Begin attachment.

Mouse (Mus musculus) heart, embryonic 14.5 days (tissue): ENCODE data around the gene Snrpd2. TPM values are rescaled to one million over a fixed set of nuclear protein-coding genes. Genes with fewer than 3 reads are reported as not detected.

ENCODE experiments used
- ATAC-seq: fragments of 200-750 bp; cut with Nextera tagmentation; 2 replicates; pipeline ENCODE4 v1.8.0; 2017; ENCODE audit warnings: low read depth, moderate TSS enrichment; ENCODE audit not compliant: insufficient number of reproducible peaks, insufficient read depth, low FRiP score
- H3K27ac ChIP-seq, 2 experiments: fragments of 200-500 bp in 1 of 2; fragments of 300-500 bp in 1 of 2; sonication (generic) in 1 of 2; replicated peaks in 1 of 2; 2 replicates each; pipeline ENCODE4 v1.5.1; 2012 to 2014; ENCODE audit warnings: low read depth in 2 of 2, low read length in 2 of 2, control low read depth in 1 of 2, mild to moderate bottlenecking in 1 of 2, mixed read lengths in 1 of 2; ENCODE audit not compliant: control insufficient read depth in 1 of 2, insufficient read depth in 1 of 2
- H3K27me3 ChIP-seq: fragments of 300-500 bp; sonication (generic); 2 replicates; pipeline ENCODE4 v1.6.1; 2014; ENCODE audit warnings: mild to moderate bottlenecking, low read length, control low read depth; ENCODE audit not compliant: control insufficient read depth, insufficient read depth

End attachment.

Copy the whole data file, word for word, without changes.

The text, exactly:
Mouse (Mus musculus) heart, embryonic 14.5 days (tissue): ENCODE data around the gene Snrpd2. TPM values are rescaled to one million over a fixed set of nuclear protein-coding genes. Genes with fewer than 3 reads are reported as not detected.

ENCODE experiments used
- ATAC-seq: fragments of 200-750 bp; cut with Nextera tagmentation; 2 replicates; pipeline ENCODE4 v1.8.0; 2017; ENCODE audit warnings: low read depth, moderate TSS enrichment; ENCODE audit not compliant: insufficient number of reproducible peaks, insufficient read depth, low FRiP score
- H3K27ac ChIP-seq, 2 experiments: fragments of 200-500 bp in 1 of 2; fragments of 300-500 bp in 1 of 2; sonication (generic) in 1 of 2; replicated peaks in 1 of 2; 2 replicates each; pipeline ENCODE4 v1.5.1; 2012 to 2014; ENCODE audit warnings: low read depth in 2 of 2, low read length in 2 of 2, control low read depth in 1 of 2, mild to moderate bottlenecking in 1 of 2, mixed read lengths in 1 of 2; ENCODE audit not compliant: control insufficient read depth in 1 of 2, insufficient read depth in 1 of 2
- H3K27me3 ChIP-seq: fragments of 300-500 bp; sonication (generic); 2 replicates; pipeline ENCODE4 v1.6.1; 2014; ENCODE audit warnings: mild to moderate bottlenecking, low read length, control low read depth; ENCODE audit not compliant: control insufficient read depth, insufficient read depth